Rock the Bells Was a Beats and Rhymes Marathon and I’m Still Exhausted

For indispensable reporting on the coronavirus crisis, the election, and more, subscribe to the Mother Jones Daily newsletter.


rockBells-150.gif

I got my fill of hip hop this year at Rock the Bells, a nationwide hip hop event that graced San Francisco with its presence August 18. I heard so much hip hop that day, that I couldn’t listen to any beats and rhymes for days afterward.

With 19 hip hop groups in the lineup—split between two stages—performing from 11 a.m. past 10 p.m., Rock the Bells was a music marathon.

The lineup was phenomenal. The Coup rocked harder than any straight-ahead rock band, and Sage Francis turned a rant about portable toilets into poetry. EPMD live was much better than that beat-up cassette tape of theirs I used to listen to in junior high. Mos Def danced with the crowd, The Roots knocked it completely out of the ballpark with a full band and horn section, and Public Enemy, Cypress Hill, Wu-Tang Clan, and Rage Against the Machine were as good now as they were 10 years ago. Three decades of hip hop were all in one place for a day in front of more than 40,000 people, and it was a damn good time.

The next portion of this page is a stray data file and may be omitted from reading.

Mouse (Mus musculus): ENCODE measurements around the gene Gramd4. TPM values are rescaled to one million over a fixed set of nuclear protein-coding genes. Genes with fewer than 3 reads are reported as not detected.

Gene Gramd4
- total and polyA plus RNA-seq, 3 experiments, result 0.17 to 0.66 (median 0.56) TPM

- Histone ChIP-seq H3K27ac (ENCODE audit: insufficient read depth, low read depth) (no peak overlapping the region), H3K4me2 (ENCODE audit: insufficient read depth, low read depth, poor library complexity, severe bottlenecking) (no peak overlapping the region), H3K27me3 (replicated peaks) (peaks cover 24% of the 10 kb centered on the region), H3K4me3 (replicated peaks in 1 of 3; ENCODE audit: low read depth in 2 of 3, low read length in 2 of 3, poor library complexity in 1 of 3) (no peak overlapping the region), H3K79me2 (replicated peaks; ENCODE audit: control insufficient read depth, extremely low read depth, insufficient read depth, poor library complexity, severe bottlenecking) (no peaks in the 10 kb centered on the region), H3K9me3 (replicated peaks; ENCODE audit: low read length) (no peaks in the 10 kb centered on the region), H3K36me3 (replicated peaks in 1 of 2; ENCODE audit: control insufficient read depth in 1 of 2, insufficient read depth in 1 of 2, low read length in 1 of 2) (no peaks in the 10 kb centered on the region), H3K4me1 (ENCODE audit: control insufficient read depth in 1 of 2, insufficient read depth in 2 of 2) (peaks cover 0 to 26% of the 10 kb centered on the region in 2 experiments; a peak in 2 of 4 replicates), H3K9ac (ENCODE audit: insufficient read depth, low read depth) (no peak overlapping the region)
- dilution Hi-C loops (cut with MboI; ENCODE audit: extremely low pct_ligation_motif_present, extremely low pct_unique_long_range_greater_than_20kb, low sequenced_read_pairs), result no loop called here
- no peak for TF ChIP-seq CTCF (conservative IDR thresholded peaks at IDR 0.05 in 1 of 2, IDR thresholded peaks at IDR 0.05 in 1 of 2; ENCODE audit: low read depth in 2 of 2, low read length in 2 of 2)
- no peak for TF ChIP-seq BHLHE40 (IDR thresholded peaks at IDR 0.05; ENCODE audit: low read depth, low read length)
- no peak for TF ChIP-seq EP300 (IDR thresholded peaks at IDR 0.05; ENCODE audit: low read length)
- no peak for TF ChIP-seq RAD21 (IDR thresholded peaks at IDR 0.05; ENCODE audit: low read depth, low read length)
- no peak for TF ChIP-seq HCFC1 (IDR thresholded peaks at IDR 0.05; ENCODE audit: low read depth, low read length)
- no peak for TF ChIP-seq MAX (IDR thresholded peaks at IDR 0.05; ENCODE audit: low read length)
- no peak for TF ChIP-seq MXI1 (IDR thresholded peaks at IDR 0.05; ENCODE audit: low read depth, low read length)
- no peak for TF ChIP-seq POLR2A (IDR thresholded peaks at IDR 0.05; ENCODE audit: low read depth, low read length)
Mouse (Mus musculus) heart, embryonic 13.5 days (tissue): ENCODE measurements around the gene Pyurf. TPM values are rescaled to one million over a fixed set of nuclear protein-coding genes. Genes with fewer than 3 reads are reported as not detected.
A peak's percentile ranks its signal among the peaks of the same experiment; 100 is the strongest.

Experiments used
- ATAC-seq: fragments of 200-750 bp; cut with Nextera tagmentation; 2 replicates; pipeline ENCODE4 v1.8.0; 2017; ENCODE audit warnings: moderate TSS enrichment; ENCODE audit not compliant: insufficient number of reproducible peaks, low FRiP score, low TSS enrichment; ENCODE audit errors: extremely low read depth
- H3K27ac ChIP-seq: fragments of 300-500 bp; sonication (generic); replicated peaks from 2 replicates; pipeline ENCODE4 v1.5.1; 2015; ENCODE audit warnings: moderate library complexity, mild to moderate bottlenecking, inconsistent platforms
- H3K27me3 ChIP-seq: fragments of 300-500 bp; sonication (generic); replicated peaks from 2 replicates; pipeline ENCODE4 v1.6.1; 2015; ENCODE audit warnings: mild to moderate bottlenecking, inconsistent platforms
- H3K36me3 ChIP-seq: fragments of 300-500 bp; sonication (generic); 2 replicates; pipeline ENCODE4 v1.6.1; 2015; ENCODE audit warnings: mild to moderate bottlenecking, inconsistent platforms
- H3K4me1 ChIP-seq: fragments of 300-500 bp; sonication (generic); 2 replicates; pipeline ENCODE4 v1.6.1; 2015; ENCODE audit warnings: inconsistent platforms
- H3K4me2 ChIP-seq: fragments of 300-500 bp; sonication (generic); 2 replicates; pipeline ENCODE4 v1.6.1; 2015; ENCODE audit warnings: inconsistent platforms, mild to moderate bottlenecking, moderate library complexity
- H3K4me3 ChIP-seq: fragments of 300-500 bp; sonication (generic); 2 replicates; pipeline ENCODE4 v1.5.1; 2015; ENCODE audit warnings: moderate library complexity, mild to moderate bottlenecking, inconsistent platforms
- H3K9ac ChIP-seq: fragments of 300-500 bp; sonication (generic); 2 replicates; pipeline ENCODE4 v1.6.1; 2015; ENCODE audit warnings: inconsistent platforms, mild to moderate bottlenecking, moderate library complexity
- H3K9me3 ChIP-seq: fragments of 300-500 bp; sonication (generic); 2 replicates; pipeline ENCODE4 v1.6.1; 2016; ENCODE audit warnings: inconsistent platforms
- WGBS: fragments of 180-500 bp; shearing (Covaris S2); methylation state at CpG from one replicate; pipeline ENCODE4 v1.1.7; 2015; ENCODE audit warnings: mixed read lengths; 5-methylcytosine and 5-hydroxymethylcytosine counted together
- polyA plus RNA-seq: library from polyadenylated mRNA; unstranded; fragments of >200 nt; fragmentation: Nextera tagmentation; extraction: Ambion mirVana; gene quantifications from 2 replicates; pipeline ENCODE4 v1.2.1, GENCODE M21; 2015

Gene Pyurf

But would I go again? Probably not. I think next time, I’ll just bring a folding chair and set up right outside the fence. The stage was maybe 50 feet away from the perimeter, and there were three huge television screens mounted on the stage. Yeah, if money’s tight, I’ll just camp out and watch it all on TV.

FACT:

Mother Jones was founded as a nonprofit in 1976 because we knew corporations and the wealthy wouldn't fund the type of hard-hitting journalism we set out to do.

Today, reader support makes up about two-thirds of our budget, allows us to dig deep on stories that matter, and lets us keep our reporting free for everyone. If you value what you get from Mother Jones, please join us with a tax-deductible donation today so we can keep on doing the type of journalism 2020 demands.

FACT:

Mother Jones was founded as a nonprofit in 1976 because we knew corporations and the wealthy wouldn't fund the type of hard-hitting journalism we set out to do.

Today, reader support makes up about two-thirds of our budget, allows us to dig deep on stories that matter, and lets us keep our reporting free for everyone. If you value what you get from Mother Jones, please join us with a tax-deductible donation today so we can keep on doing the type of journalism 2020 demands.

We Recommend

Latest

Sign up for our free newsletter

Subscribe to the Mother Jones Daily to have our top stories delivered directly to your inbox.

Get our award-winning magazine

Save big on a full year of investigations, ideas, and insights.

Subscribe

Support our journalism

Help Mother Jones' reporters dig deep with a tax-deductible donation.

Donate